26. Hu M, Chilton NB, Gasser RB. The mitochondrial genomics of parasitic nematodes of socio-economic importance: recent progress, and implications for population genetics and systematics. Advances in parasitology. 2004;56:134-213.
  27. Saccone C, De Giorgi C, Gissi C, Pesole G, Reyes A. Evolutionary genomics in Metazoa: the mitochondrial DNA as a model system. Gene. 1999;238 1:195-209.
  28. Ahmad AA, Yang X, Zhang T, Wang C, Zhou C, Yan X, et al. Characterization of the complete mitochondrial genome of Ostertagia trifurcata of small ruminants and its phylogenetic associations for the Trichostrongyloidea superfamily. Genes. 2019;10 2:107.
  29. Archie EA, Ezenwa VO. Population genetic structure and history of a generalist parasite infecting multiple sympatric host species. International journal for parasitology. 2011;41 1:89-98.
  30. Jex AR, Hall RS, Littlewood DTJ, Gasser RB. An integrated pipeline for next-generation sequencing and annotation of mitochondrial genomes. Nucleic Acids Research. 2010;38 2:522-33.
  31. Kuchboev A, Sobirova K, Karimova R, Amirov O, von Samson-Himmelstjerna G, Krücken J. Molecular analysis of polymorphic species of the genus Marshallagia (Nematoda: Ostertagiinae). Parasites & vectors. 2020;13 1:1-12.
  32. Palevich N, Maclean PH, Choi Y-J, Mitreva M. Characterization of the complete mitochondrial genomes of two sibling species of parasitic roundworms, Haemonchus contortus and Teladorsagia circumcincta. 2020.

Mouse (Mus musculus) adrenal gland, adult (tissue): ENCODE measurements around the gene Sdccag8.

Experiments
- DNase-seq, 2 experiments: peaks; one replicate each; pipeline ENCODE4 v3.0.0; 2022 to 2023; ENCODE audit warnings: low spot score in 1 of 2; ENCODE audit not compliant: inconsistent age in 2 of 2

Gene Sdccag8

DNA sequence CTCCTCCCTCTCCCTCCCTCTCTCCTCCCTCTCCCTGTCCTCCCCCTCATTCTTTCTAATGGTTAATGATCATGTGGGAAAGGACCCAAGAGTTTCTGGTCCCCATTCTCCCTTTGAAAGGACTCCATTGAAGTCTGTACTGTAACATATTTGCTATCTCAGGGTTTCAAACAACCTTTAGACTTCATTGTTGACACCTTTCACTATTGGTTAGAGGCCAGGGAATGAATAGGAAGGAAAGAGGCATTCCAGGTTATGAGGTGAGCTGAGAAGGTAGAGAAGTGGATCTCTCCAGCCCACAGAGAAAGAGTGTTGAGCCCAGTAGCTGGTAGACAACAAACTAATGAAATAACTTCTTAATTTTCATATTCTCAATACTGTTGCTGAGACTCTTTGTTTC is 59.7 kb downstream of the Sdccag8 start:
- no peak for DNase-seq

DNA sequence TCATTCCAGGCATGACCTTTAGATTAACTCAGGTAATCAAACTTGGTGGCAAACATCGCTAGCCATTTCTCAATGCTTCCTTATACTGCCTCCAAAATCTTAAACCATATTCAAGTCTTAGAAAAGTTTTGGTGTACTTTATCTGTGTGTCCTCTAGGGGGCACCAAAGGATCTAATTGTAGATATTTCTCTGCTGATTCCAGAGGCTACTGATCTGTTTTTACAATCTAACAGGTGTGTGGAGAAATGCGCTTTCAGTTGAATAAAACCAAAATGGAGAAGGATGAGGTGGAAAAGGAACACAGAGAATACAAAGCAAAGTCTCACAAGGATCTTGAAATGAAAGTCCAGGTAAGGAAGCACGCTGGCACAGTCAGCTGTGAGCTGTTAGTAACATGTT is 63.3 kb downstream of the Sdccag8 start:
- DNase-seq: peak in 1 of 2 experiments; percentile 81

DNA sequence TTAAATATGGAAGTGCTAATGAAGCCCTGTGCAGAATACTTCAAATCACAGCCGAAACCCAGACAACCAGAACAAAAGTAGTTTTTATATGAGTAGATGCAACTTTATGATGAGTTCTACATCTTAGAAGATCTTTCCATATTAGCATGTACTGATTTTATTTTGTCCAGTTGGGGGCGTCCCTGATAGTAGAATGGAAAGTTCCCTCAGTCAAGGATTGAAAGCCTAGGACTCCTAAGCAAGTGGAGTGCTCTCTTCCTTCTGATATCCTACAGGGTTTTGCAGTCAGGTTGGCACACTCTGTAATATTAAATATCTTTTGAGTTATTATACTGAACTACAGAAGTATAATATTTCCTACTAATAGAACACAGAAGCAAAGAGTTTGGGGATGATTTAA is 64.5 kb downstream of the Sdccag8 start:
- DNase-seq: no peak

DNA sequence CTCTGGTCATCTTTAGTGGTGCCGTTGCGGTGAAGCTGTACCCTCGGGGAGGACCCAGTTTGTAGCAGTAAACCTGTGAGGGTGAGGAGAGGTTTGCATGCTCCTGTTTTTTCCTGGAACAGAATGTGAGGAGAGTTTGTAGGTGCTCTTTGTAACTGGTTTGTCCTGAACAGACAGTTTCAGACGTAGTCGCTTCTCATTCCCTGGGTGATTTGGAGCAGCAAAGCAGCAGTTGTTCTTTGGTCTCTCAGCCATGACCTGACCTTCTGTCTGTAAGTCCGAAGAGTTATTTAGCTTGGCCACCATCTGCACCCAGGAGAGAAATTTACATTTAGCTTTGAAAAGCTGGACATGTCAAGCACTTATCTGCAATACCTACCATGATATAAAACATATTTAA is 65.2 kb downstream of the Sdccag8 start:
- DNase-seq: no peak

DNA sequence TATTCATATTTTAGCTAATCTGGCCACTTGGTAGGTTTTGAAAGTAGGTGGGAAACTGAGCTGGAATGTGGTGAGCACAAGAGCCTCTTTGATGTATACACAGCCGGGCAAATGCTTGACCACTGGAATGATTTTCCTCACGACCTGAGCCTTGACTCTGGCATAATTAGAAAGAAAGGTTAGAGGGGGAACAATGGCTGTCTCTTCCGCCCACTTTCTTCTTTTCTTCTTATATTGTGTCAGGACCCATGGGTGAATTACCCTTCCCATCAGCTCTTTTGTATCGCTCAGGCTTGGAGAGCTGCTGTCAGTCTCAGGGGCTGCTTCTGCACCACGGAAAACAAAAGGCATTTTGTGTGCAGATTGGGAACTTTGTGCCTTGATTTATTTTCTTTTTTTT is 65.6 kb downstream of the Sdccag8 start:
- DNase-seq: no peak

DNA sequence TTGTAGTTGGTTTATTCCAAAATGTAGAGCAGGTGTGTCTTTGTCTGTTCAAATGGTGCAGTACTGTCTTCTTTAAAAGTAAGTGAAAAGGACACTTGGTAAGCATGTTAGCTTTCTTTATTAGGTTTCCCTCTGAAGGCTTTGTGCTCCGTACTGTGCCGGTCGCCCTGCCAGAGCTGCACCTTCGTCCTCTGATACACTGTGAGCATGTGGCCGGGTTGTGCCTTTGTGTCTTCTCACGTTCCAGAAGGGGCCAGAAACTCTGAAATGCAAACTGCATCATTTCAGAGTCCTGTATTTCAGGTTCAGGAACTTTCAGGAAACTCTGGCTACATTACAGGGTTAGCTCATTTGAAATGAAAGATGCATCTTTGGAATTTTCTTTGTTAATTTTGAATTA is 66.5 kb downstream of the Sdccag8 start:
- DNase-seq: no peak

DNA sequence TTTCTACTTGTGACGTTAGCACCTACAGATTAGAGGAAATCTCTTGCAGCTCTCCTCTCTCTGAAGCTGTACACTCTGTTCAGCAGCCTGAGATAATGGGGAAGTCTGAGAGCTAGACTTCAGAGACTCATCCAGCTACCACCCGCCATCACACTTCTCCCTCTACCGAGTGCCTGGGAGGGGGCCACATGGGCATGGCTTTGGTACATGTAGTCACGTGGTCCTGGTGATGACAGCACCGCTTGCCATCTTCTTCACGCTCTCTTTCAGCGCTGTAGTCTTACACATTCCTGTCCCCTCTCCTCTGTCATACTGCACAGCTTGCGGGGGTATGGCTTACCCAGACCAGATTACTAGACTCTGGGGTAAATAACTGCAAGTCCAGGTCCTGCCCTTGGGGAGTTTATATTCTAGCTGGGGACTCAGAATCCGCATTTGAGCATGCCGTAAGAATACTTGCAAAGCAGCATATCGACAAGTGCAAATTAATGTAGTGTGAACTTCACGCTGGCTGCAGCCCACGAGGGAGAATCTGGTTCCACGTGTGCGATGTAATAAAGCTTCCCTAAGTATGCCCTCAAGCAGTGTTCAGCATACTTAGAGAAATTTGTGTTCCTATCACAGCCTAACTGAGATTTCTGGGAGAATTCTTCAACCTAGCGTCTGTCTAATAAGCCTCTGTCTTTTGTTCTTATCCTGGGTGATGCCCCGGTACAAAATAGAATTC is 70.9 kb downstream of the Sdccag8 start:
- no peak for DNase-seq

33. Sun M-M, Han L, Zhang F-K, Zhou D-H, Wang S-Q, Ma J, et al. Characterization of the complete mitochondrial genome of Marshallagia marshalli and phylogenetic implications for the superfamily Trichostrongyloidea. Parasitology research. 2018;117 1:307-13.
  34. Barghandan T, Hajialilo E, Sharifdini M, Javadi A. Prevalence and phylogenetic analysis of gastrointestinal helminths (Nematoda: Trichostrongylidae) in ruminant livestock of northwest Iran. Ankara Üniversitesi Veteriner Fakültesi Dergisi. 2019;67 1:65-72.
  35. Alemi A, Arfaa F. Prevalence of intestinal helminthiasis in the rural area of gilan province (caspian littoral). Iranian Journal of Public Health. 1978:25-34.
  36. Massoud J, Arfaa F, Jalali H, Keyvan S. Prevalence of intestinal helminths in Khuzestan, Southwest Iran, 1977. The American Journal of Tropical Medicine and Hygiene. 1980;29 3:389-92.
  37. Holterman M, van der Wurff A, van den Elsen S, van Megen H, Bongers T, Holovachov O, et al. Phylum-wide analysis of SSU rDNA reveals deep phylogenetic relationships among nematodes and accelerated evolution toward crown clades. Molecular biology and evolution. 2006;23 9:1792-800.
  38. Kiewnick S, Holterman M, van den Elsen S, van Megen H, Frey JE, Helder J. Comparison of two short DNA barcoding loci (COI and COII) and two longer ribosomal DNA genes (SSU & LSU rRNA) for specimen identification among quarantine root-knot nematodes (Meloidogyne spp.) and their close relatives. European Journal of Plant Pathology. 2014;140 1:97-110.
  39. Nadler SA, Hudspeth DS. Phylogeny of the Ascaridoidea (Nematoda: Ascaridida) based on three genes and morphology: hypotheses of structural and sequence evolution. Journal of Parasitology. 2000;86 2:380-93.
  40. Otranto D, Testini G, De Luca F, Hu M, Shamsi S, Gasser R. Analysis of genetic variability within Thelazia callipaeda (Nematoda: Thelazioidea) from Europe and Asia by sequencing and mutation scanning of the mitochondrial cytochrome c oxidase subunit 1 gene. Molecular and cellular probes. 2005;19 5:306-13.